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Newcomers to the Twin Cities may soon discover the fine points -- and the fines, period -- involved in snow emergencies.
With "plowable snow" almost certain to fall within weeks, residents will again engage in the car-parking drill that is both familiar and high-risk.
"The bottom line, folks, is: This is Minnesota. It's winter. It's going to snow," St. Paul Mayor Chris Coleman said Tuesday, sounding a preseason heads-up in a news conference with Minneapolis officials. "Shovel your sidewalks, clear out your driveway, and move your car if there's a snow emergency."
Officials from both cities noted that about 95 percent of vehicle owners comply with snow emergency requirements. That leaves a small number -- likely new arrivals, visitors and people who've gone out of town -- vulnerable to having their cars ticketed and towed to enable plows to clear the streets, they said.
Snow emergencies are somewhat elaborate prescriptions for where and when to park on city streets. They differ from city to city though they often are called simultaneously.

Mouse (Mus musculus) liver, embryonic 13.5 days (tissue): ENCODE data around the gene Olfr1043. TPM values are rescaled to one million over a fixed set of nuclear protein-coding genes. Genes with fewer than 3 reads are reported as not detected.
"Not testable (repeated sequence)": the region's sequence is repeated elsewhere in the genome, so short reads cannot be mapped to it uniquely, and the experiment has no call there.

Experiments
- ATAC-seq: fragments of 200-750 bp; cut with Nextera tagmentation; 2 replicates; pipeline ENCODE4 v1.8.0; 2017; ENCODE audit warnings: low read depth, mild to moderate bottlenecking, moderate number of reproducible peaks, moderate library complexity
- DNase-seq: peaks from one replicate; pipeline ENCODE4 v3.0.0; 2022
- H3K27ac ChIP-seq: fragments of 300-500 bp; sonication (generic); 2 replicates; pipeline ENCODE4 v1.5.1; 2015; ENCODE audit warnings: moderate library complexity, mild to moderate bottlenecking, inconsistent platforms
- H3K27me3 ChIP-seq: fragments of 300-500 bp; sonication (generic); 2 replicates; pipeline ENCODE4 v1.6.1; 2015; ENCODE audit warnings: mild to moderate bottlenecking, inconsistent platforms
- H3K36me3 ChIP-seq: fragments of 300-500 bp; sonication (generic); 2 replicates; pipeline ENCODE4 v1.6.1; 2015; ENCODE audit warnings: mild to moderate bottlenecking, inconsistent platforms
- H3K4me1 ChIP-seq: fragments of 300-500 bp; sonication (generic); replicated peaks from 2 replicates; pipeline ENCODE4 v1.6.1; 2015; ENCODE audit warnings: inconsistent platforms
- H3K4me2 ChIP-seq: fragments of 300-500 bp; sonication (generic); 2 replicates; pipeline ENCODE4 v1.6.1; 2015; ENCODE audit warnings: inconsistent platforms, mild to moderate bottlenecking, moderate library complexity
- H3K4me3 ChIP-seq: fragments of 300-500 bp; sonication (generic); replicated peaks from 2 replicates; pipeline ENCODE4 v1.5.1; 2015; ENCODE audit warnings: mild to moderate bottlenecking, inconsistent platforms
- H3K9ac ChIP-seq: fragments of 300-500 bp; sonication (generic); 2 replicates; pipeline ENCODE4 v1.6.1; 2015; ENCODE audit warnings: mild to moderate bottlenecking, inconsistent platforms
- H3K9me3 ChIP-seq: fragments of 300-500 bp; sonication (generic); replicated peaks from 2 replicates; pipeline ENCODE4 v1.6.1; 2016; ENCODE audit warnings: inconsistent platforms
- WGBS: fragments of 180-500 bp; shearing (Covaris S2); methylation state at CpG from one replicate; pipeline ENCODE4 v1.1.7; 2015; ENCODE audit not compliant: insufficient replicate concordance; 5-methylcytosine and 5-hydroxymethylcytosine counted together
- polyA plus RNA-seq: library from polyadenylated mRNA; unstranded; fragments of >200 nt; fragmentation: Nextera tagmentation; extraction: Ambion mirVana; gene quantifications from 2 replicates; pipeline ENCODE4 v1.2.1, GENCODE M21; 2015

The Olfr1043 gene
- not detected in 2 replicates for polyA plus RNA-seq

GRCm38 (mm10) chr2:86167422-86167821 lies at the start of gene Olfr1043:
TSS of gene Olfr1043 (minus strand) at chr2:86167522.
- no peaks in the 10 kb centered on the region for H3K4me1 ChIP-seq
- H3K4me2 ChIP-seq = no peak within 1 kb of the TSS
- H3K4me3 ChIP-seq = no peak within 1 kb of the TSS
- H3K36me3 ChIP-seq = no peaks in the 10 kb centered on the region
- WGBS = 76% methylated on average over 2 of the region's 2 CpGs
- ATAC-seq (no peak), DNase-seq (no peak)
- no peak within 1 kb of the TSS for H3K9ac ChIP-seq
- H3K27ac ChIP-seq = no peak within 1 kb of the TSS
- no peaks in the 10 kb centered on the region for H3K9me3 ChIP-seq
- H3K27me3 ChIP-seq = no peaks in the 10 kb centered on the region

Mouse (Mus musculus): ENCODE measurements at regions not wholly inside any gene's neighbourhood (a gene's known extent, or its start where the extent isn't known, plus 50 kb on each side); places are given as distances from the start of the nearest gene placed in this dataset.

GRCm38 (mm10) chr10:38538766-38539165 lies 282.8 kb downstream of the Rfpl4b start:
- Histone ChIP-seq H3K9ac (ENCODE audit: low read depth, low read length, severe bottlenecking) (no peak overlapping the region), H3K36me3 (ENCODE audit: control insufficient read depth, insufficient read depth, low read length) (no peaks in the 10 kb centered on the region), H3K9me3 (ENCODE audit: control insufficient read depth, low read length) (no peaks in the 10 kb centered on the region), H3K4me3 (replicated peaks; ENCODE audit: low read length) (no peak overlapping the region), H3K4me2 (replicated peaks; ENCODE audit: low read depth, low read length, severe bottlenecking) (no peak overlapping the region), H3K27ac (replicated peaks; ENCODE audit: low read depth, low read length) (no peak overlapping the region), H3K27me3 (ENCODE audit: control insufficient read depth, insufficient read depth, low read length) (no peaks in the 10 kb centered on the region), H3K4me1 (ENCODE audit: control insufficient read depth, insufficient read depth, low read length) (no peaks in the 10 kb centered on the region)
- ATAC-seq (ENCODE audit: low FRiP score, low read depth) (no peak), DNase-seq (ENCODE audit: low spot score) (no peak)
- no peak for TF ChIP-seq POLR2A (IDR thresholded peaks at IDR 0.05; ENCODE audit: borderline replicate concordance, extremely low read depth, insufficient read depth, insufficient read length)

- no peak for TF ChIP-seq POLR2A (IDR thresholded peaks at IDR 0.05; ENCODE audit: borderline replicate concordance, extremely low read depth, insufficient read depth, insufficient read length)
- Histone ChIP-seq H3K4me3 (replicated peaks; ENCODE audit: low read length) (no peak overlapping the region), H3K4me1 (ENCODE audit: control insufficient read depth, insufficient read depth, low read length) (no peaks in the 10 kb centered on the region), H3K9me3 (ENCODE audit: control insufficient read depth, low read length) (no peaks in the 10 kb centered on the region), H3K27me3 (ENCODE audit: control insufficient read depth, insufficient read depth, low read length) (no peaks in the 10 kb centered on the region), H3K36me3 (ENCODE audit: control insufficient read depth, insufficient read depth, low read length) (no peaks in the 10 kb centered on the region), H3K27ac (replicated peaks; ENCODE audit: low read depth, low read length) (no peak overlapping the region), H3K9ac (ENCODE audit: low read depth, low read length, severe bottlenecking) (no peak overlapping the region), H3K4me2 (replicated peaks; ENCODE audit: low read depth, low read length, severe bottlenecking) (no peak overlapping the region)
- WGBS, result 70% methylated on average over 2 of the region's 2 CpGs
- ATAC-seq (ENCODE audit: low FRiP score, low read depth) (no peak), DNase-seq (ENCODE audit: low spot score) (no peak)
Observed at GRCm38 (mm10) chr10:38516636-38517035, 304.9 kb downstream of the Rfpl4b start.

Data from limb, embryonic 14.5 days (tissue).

Officials emphasized Tuesday that both core cities have extensive, multilingual snow emergency information services, including hotlines, e-mail alerts and webpages.
St. Paul discontinued an automatic telephone snow emergency alert this year. Public Works Director Bruce Beese said the $50,000-per-year program didn't clearly result in fewer cars being towed. Minneapolis has continued its automatic dialing.
"Our mission is to plow snow. It's not to tow cars," said Minneapolis Public Works transportation maintenance director Mike Kennedy.
Bill McAuliffe • 612-673-7646
SNOW EMERGENCY FACTS
• Cost of ticket and tow for violators: St. Paul, $243; Minneapolis, $172.
• Average tows to impound lot: St. Paul, 820; Minneapolis, 1,500.
• Minimum snowfall/trigger: St. Paul, 3 inches; Minneapolis, similar but unspecified.
• Cost to city: About $500,00 in each city.
• Snow emergencies last winter: St. Paul, four; Minneapolis, three.